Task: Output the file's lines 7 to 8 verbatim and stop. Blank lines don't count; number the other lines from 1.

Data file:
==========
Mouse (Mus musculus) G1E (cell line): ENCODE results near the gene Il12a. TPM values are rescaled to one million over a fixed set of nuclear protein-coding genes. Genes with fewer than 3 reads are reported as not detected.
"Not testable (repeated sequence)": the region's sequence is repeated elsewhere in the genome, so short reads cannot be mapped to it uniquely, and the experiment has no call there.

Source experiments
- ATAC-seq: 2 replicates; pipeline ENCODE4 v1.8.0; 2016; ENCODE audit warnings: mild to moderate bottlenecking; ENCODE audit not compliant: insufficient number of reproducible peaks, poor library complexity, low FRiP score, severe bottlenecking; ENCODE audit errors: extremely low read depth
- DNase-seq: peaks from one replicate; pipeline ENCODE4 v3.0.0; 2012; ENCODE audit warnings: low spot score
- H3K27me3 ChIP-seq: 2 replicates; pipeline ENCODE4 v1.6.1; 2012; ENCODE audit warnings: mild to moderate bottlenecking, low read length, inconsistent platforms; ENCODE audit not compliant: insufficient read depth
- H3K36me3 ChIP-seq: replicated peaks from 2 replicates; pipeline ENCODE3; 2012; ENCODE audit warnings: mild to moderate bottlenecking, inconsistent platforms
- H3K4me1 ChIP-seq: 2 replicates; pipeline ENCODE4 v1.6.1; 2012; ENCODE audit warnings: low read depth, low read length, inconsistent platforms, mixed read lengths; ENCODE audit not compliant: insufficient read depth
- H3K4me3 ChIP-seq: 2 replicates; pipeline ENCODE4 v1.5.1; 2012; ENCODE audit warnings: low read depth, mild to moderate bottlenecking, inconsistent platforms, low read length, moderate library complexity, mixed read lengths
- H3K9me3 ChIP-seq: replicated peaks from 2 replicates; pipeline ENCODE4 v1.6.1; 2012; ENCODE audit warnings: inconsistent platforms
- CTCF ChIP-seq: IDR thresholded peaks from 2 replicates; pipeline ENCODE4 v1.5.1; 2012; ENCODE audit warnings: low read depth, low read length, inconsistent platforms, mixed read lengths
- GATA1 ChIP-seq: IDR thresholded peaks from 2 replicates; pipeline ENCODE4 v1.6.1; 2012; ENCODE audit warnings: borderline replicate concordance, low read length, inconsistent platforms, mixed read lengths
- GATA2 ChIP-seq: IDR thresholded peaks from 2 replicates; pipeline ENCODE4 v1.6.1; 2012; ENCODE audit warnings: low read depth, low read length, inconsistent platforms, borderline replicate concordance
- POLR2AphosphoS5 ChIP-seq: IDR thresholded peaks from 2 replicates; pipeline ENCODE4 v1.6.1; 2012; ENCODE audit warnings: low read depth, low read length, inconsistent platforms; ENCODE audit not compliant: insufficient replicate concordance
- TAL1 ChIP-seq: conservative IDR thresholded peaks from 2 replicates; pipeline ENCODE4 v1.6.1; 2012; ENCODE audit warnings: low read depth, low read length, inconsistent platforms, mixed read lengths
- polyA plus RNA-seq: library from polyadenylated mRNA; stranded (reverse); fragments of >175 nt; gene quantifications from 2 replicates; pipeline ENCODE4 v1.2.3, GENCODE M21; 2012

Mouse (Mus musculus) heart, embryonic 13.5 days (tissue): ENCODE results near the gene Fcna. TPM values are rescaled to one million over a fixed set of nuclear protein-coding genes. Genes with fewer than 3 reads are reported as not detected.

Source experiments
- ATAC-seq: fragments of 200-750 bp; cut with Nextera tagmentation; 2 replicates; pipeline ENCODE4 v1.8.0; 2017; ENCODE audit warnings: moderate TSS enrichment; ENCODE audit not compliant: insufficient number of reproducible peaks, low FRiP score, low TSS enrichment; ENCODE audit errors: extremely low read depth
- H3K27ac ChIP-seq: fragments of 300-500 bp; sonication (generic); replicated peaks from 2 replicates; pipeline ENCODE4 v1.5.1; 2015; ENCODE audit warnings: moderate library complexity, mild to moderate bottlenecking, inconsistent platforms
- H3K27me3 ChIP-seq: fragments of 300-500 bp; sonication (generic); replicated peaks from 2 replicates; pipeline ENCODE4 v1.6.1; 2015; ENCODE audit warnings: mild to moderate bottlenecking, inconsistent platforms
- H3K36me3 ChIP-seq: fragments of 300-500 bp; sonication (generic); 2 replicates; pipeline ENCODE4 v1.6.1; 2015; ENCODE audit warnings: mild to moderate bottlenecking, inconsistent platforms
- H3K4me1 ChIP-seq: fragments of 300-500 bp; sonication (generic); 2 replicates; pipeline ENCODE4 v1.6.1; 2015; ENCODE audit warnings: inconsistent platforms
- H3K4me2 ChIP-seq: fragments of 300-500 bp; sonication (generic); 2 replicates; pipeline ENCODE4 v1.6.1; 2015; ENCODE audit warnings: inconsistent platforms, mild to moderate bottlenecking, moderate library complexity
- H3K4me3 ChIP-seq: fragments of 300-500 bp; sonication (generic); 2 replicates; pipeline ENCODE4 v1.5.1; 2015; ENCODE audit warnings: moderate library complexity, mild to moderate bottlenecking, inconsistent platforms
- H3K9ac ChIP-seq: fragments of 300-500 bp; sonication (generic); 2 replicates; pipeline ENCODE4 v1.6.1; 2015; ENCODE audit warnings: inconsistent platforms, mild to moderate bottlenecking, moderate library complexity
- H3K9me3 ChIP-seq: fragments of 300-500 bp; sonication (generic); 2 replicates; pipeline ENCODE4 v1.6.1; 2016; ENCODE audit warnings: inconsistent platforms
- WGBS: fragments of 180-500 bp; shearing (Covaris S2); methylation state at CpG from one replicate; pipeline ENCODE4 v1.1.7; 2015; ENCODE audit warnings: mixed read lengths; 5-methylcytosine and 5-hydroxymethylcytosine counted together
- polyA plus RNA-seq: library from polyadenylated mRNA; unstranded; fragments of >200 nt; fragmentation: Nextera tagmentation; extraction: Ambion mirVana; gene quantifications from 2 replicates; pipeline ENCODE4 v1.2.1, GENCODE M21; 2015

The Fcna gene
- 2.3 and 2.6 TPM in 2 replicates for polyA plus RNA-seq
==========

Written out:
- H3K36me3 ChIP-seq: replicated peaks from 2 replicates; pipeline ENCODE3; 2012; ENCODE audit warnings: mild to moderate bottlenecking, inconsistent platforms
- H3K4me1 ChIP-seq: 2 replicates; pipeline ENCODE4 v1.6.1; 2012; ENCODE audit warnings: low read depth, low read length, inconsistent platforms, mixed read lengths; ENCODE audit not compliant: insufficient read depth